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Publication numberUS2621075 A
Publication typeGrant
Publication dateDec 9, 1952
Filing dateMay 21, 1951
Priority dateMay 21, 1951
Publication numberUS 2621075 A, US 2621075A, US-A-2621075, US2621075 A, US2621075A
InventorsSedar William
Original AssigneeResin Ind
Export CitationBiBTeX, EndNote, RefMan
External Links: USPTO, USPTO Assignment, Espacenet
Multiple irrigation tubing
US 2621075 A
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Description  (OCR text may contain errors)

- 1952 w. SEDAR MULTIPLE IRRIGATION TUBING Filed May 21, 1951 INVENWR: I l/ILL /AM 55041? Patented Dec. 9, 1952 UNITED STATES PATENT OFFICE MULTIPLE IRRIGATION TUBING William Sedar, Santa Barbara, Calif., assignor to Resin Industries, Santa. Barbara, Calif., a. corportion of California 7 Claims. 1

The present invention relates in general to irrigation tubings and a primary object of the invention is to provide a tubing which will distribute irrigation water evenly over relatively large areas.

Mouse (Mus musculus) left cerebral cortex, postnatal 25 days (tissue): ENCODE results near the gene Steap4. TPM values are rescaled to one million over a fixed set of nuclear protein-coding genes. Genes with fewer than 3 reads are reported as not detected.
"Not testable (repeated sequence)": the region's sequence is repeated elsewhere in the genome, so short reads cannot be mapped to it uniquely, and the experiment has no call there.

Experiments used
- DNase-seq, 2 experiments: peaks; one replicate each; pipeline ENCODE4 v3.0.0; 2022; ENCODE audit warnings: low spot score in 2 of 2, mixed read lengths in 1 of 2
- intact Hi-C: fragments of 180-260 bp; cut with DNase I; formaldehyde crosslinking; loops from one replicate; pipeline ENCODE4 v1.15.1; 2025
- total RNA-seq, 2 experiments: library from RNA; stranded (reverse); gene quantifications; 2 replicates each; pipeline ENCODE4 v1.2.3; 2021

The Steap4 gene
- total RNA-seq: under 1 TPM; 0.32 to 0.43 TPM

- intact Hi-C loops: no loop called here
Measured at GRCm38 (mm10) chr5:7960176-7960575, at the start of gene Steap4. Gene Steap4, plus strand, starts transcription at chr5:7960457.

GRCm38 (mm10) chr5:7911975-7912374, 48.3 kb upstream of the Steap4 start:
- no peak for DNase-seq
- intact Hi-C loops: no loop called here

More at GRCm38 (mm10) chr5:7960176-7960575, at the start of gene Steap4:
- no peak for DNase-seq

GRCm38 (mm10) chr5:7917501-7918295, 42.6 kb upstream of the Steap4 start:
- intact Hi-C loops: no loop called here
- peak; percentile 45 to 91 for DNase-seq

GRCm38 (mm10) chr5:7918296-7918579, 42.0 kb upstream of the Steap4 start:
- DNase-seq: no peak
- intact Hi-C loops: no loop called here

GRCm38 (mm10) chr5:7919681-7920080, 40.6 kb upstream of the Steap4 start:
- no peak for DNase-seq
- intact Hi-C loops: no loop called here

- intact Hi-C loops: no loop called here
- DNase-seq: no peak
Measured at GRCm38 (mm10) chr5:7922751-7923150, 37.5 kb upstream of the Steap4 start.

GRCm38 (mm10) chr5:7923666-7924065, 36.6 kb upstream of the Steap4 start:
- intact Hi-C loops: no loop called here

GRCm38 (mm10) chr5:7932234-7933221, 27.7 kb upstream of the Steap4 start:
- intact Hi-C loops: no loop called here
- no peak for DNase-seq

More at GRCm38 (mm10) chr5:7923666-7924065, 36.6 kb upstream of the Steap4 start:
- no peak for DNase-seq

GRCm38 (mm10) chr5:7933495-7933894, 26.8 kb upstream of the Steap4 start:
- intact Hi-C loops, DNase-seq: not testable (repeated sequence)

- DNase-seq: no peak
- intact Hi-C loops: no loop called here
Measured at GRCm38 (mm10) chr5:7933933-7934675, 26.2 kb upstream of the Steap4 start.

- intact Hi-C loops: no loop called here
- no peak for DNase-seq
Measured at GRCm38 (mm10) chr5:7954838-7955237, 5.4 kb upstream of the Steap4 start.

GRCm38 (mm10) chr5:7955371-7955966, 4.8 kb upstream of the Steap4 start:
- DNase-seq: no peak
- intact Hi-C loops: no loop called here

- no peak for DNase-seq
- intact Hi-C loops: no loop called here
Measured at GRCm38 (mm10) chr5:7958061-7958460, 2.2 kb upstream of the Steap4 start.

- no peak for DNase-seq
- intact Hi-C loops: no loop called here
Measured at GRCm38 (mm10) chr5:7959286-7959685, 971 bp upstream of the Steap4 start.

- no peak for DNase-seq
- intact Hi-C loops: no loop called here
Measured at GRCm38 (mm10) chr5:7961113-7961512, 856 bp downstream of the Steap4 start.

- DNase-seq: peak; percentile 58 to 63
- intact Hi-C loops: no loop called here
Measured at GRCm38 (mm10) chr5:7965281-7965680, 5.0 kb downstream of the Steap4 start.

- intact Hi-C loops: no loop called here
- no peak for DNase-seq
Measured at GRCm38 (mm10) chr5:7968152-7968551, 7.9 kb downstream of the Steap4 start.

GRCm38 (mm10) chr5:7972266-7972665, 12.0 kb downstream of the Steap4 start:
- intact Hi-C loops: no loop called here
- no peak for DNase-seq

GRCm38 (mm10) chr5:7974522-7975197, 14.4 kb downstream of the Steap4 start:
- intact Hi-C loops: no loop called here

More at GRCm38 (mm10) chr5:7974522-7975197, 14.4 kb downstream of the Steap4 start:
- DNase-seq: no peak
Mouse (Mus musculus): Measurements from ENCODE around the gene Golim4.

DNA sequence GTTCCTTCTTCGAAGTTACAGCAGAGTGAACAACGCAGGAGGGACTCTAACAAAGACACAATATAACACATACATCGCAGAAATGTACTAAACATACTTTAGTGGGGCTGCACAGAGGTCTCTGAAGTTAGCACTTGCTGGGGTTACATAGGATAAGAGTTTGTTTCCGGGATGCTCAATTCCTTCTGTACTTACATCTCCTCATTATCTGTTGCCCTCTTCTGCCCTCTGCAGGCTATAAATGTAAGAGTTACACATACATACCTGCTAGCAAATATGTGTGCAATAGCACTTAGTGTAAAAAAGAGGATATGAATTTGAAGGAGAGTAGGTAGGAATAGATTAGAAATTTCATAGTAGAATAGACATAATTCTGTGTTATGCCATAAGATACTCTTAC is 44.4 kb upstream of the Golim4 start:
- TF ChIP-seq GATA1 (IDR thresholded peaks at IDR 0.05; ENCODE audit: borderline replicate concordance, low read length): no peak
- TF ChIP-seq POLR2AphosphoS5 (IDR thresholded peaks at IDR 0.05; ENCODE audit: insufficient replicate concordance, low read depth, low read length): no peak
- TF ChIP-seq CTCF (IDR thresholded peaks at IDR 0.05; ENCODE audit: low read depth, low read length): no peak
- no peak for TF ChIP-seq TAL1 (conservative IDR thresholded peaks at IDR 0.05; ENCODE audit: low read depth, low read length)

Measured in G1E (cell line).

In irrigating orchards or groves, such as citrus or avocado groves, a sprinkling or spraying action is desirable to obtain uniform distribution of the irrigation water and to avoid the necessity for ditching the grove, which damages the feeder roots found close to the surface. The present invention is applicable to irrigating such orchards or groves and will be considered in connection therewith as a matter of convenience, although it will be understood that it may be employed for irrigating many other plantings, such as permanent pastures, gardens, and the like.